Raden Ayu Kartini lived a long time ago—she was born on this day in 1879—and she had no political power—not all that much control, even, over her own life—and she died when she was just 25 years old. But she made an impact on her society and, 60 years after her death, a national holiday was created in honor of her.
Kartini is known as a pioneer in women's rights for native Indonesians.
At the time that Kartini lived in Java (part of Indonesia), it was part of the Dutch colony the Dutch East Indies. Her parents were aristocratic and thought education was very important. That's why they allowed their daughter to attend school all the way until she was 12 years old!
She learned fluent Dutch, which was unusual for a Javanese woman of her time.
As was typical of Javanese nobility, at age 12 Kartini went into “seclusion,” which meant that she had to stay in her parents' home until she was married. Kartini's father allowed her to take embroidery lessons in the home and even allowed her to appear in public a few times—for special occasions.
Kartini could read, though, and she could even read Dutch—so her “seclusion” (which would seem like imprisonment to most modern teenage girls!) didn't stop her education. She read, read, read, and she wrote to Dutch pen pals, and she learned about life for women in other places. Kartini began to care about freedoms for women, but she also cared about the problems of her society and saw women's rights as part of a wider movement.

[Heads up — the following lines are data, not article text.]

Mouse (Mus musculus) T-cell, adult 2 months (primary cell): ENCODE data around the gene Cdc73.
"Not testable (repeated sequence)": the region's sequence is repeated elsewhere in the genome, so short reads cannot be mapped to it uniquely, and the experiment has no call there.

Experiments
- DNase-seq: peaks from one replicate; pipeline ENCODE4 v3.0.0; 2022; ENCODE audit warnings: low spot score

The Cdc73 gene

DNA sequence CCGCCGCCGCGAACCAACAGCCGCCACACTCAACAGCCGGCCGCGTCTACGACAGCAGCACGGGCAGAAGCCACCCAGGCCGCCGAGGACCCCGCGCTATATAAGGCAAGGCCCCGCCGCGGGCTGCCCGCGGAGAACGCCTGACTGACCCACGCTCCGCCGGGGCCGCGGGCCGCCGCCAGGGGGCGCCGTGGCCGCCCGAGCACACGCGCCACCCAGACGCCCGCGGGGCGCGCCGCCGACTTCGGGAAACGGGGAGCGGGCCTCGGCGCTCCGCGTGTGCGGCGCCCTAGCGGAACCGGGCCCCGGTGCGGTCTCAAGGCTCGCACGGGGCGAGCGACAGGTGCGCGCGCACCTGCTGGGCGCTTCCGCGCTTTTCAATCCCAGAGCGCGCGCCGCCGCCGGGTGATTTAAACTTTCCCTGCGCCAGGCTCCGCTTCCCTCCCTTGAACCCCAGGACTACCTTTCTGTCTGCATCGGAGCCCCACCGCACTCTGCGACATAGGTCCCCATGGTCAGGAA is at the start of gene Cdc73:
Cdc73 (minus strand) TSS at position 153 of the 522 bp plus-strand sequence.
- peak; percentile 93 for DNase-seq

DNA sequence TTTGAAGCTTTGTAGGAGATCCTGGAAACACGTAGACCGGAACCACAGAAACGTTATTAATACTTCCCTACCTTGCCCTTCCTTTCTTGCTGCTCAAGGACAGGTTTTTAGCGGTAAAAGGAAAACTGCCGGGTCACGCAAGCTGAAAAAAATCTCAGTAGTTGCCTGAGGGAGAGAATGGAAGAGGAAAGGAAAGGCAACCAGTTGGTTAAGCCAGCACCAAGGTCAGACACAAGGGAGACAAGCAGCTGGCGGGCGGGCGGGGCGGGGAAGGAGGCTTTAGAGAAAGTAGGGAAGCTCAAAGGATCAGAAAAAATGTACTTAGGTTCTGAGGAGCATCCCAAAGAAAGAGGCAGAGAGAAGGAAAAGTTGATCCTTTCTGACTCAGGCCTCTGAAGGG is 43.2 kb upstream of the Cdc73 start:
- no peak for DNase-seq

Against her wishes, Kartini was married at age 24 to a man who already had three wives (polygamy was legal and customary then). Kartini's husband allowed her to establish a school for women. However, Kartini died less than a year after her marriage, due to complications of childbirth.
Inspired by Kartini's example, a Dutch family set up the Kartini Foundation, which built schools for women. Kartini schools were built in many areas of Java.
In 1964, President Sukarno delcared Kartini's birthdate as Kartini Day.
Learn about Indonesia.
This Southeast Asian country is made up of 17,508 islands, including these five largest: Java, Sumatra, Borneo, New Guinea, and Sulawesi. With more than 238 million people, Indonesia is the fourth most populous country.
You might be surprised to learn that Indonesia has more Muslims than any other country! More than Iran, Iraq, Saudi Arabia—more than any of the Middle Eastern and Northern African countries most people associate with Islam!
- Check out this YouTube video about some youths exploring this varied nation.
- Here are some cool photos of Indonesia; click to enlarge.
- The largest living lizard lives on several islands of Indonesia. Check out some facts about the ten-foot-long lizard here and here.